The story so far: Even by the standards of his rambunctious term in office so far, U.S. President Donald Trump has found himself in the cross hairs of a political-existential challenge — the prospect that he might be the fourth American President in history to face impeachment proceedings, after Andrew Johnson in 1868 (violation of the Tenure of Office Act), Richard Nixon in 1974 (Watergate), and Bill Clinton in 1998-99 (high crimes or misdemeanours). Mr. Trump’s troubles mounted after his telephonic conversation/s (on July 25, 2019) with Ukraine President Volodymyr Zelensky, about the former U.S. Vice-President Joe Biden (Mr. Trump’s potential 2020 opponent). These were allegedly done in a bid to influence Mr. Zelensky to investigate the business dealings of Mr. Biden’s son, Hunter Biden (in relation to links to a Ukrainian natural gas company). Subsequently a whistle-blower, believed to be an officer of the Central Intelligence Agency (CIA), filed a formal complaint outlining alleged improprieties that the call entailed, as well as broader hints about potential compromise of national security in the White House. As news of a whistle-blower complaint outlining such alleged improprieties reached the U.S. Congress, pressure began to mount on the White House to release the edited memo — not a full call transcript — of the discussion between Mr. Trump and Mr. Zelensky. In a rare show of bipartisanship, the U.S. Senate voted and passed unanimously earlier this week a resolution calling for the White House to release the whistle-blower complaint. The White House had no choice but to accede, and on Thursday, Capitol Hill had in its possession both the complaint and the edited memo on the call.
What are the specific allegations of wrongdoing?
First, Mr. Trump is said to have “personally ordered” his staff to freeze more than $391-million in military aid to Ukraine, a short while before the incriminating call with Mr. Zelensky. Given that such aid is considered to be essential for Ukraine to purchase Javelin anti-tank missiles potentially for use against Russia-backed rebels, anything that Mr. Trump demanded in return for releasing these monies would imply that his conditions represented an outright quid pro quo involving a questionable use of taxpayer funds. Second, Mr. Trump went on to say, “I would like you to do us a favour though…” and then mentioned two “favours” relating to his personal political interests — not national security. In the view of Democrats on Capitol Hill, this would constitute a betrayal of Mr. Trump’s oath of office. The first favour related to asking Mr. Zelensky to help him “get to the bottom of” the dealings of a prominent U.S. cybersecurity company called CrowdStrike, the firm that the Democratic National Committee (DNC) called in 2016 after discovering a hack of its server leading to email and other data theft. This is widely believed to be based on Mr. Trump’s erroneous belief that there was a “missing server” in CrowdStrike’s possession that held some undefined but incriminating evidence against the Democratic Party.
The second favour related to Mr. Trump’s belief, again not supported by any known facts, that Mr. Biden stopped the prosecution of his son (relating to his role on the board of Burisma Holdings Limited, a Ukrainian gas company. Mr. Trump appears to not attach importance to Ukraine’s (now former) public prosecutor, Yuriy Lutsenko, saying on the record that he had no evidence of wrongdoing by the younger Biden. Third, Trump administration officials may have overreached their authority when they sought to block that complaint from reaching the House of Representatives Intelligence Committee, despite Michael Atkinson, Inspector General of the intelligence community, saying that he considered it a credible matter of “urgent concern” that merited notifying the U.S. Congress.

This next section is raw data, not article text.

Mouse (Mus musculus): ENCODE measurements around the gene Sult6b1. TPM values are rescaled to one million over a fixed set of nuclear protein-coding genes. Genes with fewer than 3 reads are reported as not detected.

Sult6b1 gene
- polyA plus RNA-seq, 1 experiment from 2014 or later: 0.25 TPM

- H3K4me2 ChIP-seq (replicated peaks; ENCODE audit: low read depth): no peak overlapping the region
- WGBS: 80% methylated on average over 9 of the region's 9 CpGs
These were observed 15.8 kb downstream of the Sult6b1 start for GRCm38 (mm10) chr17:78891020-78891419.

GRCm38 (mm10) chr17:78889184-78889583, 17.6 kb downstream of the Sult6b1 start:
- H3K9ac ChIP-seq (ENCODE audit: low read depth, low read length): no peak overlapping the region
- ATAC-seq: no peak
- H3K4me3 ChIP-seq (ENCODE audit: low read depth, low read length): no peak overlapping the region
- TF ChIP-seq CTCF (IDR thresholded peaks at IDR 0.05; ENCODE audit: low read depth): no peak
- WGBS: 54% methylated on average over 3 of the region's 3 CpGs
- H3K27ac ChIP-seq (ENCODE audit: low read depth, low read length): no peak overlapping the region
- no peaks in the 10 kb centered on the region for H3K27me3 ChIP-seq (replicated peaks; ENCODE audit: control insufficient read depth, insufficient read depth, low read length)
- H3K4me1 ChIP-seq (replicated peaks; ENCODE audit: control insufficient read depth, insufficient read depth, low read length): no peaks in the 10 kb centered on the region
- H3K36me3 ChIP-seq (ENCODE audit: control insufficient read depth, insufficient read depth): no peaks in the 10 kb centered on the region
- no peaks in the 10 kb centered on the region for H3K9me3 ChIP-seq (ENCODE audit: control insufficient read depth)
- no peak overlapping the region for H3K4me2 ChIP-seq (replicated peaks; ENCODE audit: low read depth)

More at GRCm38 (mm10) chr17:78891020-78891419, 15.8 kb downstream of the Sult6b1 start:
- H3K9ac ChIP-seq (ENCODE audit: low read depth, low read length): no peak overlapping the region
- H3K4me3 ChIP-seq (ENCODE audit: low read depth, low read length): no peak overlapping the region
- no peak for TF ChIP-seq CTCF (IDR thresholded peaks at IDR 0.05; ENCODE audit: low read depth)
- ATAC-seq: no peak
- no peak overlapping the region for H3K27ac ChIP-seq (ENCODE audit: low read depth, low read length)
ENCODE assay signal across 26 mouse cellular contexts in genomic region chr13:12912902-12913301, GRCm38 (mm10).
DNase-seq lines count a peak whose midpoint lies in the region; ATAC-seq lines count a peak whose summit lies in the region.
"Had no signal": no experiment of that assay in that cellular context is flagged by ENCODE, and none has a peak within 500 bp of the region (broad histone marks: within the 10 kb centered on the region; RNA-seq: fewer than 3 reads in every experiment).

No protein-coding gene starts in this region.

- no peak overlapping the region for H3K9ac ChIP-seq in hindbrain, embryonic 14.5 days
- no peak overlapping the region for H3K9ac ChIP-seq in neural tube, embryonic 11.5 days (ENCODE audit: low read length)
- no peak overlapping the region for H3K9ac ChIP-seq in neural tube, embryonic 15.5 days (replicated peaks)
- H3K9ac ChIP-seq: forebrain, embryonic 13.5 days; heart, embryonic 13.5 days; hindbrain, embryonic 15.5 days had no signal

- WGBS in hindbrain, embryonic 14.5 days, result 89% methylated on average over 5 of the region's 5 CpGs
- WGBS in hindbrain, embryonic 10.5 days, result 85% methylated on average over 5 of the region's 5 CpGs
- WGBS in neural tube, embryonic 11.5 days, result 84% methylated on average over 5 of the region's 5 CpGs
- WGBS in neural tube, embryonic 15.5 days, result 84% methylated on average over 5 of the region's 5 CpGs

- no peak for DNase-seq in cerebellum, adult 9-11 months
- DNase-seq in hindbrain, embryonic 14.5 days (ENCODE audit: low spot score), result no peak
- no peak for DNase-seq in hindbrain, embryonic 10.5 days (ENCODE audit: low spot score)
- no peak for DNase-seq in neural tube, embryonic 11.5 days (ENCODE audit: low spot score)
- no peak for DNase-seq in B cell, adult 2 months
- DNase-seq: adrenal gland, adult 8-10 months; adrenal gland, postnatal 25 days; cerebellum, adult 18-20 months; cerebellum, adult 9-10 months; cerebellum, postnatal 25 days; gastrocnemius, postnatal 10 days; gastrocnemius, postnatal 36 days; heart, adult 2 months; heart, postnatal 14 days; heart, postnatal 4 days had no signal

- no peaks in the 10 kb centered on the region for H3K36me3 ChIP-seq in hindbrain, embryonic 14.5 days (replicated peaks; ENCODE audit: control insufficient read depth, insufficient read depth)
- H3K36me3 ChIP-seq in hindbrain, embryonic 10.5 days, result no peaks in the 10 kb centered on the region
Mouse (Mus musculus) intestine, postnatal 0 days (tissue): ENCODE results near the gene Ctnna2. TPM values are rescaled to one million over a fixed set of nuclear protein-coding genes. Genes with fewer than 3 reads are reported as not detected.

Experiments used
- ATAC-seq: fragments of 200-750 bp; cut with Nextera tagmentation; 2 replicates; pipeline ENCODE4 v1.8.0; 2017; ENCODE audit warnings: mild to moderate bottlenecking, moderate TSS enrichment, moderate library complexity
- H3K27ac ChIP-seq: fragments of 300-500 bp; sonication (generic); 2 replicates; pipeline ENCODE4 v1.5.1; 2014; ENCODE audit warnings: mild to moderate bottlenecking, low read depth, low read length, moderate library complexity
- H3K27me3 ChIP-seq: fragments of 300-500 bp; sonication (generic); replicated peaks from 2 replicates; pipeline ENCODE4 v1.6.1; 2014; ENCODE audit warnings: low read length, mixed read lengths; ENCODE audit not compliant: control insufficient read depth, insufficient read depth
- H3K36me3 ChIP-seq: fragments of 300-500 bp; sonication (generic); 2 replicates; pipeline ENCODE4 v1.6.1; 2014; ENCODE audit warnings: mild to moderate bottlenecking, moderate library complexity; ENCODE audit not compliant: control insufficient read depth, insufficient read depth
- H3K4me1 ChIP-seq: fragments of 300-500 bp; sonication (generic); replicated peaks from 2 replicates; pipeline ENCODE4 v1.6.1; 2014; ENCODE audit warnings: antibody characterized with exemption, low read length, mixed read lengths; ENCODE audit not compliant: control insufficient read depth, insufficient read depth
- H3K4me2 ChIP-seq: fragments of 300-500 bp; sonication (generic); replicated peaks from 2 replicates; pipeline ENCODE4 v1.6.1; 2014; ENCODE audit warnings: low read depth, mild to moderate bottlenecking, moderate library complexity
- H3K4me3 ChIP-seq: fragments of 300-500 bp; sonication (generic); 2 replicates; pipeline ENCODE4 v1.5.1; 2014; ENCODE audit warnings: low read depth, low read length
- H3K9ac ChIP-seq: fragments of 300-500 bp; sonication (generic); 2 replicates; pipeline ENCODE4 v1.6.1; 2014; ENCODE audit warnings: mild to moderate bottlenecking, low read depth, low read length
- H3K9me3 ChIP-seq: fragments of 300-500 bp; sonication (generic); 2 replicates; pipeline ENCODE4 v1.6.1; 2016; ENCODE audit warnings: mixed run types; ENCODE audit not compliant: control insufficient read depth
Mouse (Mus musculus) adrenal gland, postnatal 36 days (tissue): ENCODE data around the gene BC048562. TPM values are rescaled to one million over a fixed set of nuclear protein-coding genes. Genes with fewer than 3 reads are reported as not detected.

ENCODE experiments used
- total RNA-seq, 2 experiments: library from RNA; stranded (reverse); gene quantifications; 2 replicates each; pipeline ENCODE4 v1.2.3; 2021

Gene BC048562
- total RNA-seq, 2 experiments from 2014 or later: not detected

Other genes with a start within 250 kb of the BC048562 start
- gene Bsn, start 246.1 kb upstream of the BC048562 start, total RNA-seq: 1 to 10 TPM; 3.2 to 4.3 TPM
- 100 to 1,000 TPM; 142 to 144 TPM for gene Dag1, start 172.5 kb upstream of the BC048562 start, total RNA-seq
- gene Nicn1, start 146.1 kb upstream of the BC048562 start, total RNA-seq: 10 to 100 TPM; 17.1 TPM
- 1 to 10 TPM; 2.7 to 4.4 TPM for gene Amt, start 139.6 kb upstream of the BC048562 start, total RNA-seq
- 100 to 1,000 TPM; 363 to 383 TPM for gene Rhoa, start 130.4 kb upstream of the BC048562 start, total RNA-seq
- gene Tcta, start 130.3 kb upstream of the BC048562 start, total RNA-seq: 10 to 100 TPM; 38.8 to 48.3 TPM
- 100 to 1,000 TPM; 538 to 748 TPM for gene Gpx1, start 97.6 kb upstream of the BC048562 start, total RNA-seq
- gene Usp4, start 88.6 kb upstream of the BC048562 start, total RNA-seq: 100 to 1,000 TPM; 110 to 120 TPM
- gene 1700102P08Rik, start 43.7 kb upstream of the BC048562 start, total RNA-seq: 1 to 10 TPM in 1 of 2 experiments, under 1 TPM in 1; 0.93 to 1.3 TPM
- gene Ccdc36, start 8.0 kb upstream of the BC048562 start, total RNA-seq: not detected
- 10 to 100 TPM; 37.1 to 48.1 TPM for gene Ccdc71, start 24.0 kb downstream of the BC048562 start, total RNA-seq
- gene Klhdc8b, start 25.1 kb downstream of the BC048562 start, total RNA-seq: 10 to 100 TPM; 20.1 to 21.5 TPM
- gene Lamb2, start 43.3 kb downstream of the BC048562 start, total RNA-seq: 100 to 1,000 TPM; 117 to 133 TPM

What do Democrats consider “explosive” in the whistle-blower’s complaint?
The complaint, that some media reports said were authored by a CIA analyst stationed at the White House, not only references Mr. Trump’s telephone call with Mr. Zelensky, but also alleges that Mr. Trump used that phone call to “solicit interference” in the 2020 election, and that the White House then intervened to “lock down” the transcript of the call. Indeed, the whistle-blower added that this was “not the first time” that Trump administration officials placed presidential call transcripts in a separate, classified system that was intended for national security, not political protection. This protocol may also be investigated by Congress.
It was in this backdrop that House Speaker Nancy Pelosi announced an inquiry into impeachment proceedings against Mr. Trump, which is set to begin after she meets with her colleagues next week.
How likely is Mr. Trump to be impeached?
A majority of House members have now said ‘they support an impeachment inquiry into Mr. Trump’. One media report has the figures as 225 being in favour (223 Democrats, 1 Independent and 1 Republican) while 155 are undecided; a response is waited from 54. ‘If the House votes on articles of impeachment, a simple majority, or 218 votes, would be needed to impeach’. The success of the inquiry would depend on whether there is a “smoking gun” to be found, of the kind that brought down President Nixon.
In U.S. history, impeachments have tended to pick up momentum in the House, but a conviction, which is necessary for the impeachment to succeed, has depended on which party controlled the Senate. In this case, the Republican Party’s control of the Upper House might just be the lifeline that rescues the Trump presidency if the inquiry moves forward as planned.